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Foucauldian Peacekeeping: On the Dispersion of Power and the Futility of Change

Allen, Ansgar (2009) Foucauldian Peacekeeping: On the Dispersion of Power and the Futility of Change. Power and Education, 1 (2). pp. 226-237. ISSN 1757-7438

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Foucault is widely known for the radical nature of his work, for his idiosyncratic approach to history, and for his reconfiguration of the concept of power. Curiously though, his conceptions of history and power might act to undermine their potential to incite radical critique of systems of education and wider society; resulting in a more patient, restrained and ultimately conservative scholarship than you would at first expect. The apparent points of similarity between Michel Foucault, Herbert George Wells and the reformist, statistician and eugenicist, Karl Pearson, will be outlined in order to exemplify this apparent danger. Whilst Foucault would be at odds with Pearson’s authoritarian view of education, the Foucauldian account of power seems, oddly, to lead to agreement with Pearson on the futility of revolutionary change.

Item Type: Article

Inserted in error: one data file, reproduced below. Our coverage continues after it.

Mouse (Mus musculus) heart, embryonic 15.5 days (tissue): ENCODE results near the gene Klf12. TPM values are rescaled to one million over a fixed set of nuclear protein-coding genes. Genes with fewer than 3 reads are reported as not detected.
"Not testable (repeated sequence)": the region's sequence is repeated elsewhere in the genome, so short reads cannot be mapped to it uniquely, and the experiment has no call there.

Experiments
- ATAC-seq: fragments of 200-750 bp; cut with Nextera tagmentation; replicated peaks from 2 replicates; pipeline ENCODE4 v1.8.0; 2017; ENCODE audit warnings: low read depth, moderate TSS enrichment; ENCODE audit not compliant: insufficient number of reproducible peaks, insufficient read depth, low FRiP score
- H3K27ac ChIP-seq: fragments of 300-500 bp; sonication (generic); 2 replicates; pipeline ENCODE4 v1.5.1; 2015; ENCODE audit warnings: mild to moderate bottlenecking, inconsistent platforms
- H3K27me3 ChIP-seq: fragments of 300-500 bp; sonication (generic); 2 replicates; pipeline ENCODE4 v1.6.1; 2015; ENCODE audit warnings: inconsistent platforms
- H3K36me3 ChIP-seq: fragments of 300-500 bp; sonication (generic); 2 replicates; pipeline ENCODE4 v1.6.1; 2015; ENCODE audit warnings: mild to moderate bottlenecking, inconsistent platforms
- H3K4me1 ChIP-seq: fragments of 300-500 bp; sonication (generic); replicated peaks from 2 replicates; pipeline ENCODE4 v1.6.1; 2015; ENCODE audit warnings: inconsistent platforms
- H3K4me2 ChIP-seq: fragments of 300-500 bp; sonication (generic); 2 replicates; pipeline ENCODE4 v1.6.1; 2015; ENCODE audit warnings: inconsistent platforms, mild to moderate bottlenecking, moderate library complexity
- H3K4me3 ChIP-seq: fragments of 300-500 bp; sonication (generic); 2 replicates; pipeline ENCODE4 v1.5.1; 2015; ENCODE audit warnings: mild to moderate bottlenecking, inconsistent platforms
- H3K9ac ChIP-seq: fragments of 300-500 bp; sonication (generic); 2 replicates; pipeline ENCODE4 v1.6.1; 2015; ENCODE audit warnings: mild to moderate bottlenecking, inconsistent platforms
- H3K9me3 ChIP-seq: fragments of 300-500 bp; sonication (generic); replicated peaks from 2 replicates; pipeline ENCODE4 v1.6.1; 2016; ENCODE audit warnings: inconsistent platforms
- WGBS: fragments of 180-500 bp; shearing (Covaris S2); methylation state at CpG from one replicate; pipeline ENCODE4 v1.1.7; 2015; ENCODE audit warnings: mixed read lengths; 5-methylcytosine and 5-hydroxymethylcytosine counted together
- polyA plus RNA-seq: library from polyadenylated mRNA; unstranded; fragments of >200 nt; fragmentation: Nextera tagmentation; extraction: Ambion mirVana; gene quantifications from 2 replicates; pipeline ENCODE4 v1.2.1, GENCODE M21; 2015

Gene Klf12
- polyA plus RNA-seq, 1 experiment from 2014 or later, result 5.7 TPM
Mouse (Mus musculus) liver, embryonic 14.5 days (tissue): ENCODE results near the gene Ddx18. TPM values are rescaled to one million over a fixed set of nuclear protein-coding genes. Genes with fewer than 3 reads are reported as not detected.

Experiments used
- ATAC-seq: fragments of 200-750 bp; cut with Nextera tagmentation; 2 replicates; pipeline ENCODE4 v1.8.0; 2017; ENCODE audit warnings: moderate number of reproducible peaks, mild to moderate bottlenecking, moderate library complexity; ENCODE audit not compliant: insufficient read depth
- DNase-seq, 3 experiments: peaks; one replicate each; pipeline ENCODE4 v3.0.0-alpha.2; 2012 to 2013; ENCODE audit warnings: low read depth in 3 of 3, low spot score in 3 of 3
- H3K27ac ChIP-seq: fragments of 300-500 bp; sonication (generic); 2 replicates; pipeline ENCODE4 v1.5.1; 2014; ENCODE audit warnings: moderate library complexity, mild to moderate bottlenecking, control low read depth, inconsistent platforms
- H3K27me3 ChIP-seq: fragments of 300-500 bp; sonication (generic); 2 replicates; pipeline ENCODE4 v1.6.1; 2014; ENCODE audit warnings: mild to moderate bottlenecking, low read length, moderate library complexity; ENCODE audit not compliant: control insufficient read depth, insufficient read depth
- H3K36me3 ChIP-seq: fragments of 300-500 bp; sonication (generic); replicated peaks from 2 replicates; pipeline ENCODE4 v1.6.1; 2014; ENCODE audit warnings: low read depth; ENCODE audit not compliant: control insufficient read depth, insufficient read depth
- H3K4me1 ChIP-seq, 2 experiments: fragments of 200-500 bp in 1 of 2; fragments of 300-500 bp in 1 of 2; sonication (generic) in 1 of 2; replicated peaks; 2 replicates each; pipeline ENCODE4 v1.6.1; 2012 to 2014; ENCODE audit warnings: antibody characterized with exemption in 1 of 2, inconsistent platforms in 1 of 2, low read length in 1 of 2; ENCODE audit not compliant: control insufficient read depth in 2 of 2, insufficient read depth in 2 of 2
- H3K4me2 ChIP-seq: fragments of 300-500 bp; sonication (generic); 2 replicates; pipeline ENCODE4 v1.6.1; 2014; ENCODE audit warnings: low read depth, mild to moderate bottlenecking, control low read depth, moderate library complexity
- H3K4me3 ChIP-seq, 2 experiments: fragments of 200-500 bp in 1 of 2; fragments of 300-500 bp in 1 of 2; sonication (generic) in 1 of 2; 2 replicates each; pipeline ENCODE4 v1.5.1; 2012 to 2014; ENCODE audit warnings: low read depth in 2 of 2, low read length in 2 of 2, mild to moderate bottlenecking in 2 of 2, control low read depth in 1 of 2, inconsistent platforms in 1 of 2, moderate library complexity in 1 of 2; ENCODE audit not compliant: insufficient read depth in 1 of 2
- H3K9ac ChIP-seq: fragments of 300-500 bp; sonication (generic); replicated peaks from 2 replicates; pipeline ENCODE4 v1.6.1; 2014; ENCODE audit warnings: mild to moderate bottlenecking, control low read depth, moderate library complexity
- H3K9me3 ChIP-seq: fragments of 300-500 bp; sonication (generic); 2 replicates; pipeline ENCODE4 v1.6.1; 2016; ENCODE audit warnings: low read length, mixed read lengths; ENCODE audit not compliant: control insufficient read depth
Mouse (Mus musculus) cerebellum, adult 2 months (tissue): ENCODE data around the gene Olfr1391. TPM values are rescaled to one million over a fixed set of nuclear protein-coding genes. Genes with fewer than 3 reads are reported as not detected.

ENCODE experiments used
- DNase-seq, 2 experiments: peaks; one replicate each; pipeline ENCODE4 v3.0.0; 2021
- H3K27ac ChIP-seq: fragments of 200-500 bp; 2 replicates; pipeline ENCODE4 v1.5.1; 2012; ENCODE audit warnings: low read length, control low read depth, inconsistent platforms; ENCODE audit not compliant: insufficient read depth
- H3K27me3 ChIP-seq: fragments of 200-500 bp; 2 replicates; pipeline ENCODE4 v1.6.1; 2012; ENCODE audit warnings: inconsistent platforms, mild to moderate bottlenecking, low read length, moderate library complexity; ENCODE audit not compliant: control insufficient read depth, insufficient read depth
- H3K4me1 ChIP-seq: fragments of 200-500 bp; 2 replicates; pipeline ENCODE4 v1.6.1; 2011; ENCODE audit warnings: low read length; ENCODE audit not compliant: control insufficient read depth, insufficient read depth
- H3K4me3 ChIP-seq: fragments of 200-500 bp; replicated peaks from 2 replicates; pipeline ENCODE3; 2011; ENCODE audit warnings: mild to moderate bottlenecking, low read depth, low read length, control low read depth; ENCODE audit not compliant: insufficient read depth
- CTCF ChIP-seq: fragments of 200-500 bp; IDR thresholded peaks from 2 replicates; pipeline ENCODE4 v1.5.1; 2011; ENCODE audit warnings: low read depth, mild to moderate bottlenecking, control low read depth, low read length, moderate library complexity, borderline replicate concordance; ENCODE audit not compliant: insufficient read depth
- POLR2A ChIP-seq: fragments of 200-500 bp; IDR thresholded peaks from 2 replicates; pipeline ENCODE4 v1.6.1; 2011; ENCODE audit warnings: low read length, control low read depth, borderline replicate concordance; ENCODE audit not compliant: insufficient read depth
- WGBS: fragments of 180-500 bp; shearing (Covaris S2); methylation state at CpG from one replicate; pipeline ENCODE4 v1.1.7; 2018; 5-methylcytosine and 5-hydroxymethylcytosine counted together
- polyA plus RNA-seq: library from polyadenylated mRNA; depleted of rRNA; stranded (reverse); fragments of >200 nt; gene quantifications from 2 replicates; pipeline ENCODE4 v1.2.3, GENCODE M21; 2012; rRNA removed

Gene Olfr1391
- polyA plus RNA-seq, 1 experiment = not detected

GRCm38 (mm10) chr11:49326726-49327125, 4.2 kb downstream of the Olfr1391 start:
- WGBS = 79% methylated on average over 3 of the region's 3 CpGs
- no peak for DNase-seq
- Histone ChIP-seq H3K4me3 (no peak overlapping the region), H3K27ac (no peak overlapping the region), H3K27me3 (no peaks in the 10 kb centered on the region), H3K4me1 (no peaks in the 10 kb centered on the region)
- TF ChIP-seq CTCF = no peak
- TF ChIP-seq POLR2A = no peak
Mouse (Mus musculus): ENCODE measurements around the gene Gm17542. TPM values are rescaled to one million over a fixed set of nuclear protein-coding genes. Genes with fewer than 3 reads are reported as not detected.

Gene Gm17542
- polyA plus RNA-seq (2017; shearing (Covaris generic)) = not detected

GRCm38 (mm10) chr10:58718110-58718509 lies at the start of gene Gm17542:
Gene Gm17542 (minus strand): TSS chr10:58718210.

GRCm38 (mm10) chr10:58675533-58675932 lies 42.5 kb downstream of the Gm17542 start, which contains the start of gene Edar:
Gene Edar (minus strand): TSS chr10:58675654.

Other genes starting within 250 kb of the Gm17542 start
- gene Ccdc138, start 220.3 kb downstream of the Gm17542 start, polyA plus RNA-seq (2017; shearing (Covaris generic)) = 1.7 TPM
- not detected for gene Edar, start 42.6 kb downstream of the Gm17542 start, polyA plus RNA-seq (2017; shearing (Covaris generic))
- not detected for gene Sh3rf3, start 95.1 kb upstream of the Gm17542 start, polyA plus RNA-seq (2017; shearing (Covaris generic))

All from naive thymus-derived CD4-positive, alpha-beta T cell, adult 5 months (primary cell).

Copyright, Publisher and Additional Information: This is an author produced version of a paper published in 'Power and Education'. Uploaded in accordance with the publisher's self-archiving policy.
Keywords: Foucault; power; genealogy; Wells.
Institution: The University of Sheffield
Academic Units: The University of Sheffield > Faculty of Social Sciences (Sheffield) > School of Education (Sheffield) > Education- Postgraduate Unit (Sheffield)
Depositing User: Mr Ansgar Allen
Date Deposited: 09 Apr 2010 14:43
Last Modified: 05 Jun 2014 07:15
Published Version: http://dx.doi.org/10.2304/power.2009.1.2.226
Status: Published
Publisher: Symposium Journals
Refereed: Yes
Identification Number: 10.2304/power.2009.1.2.226
Related URLs:
URI: http://eprints.whiterose.ac.uk/id/eprint/10734

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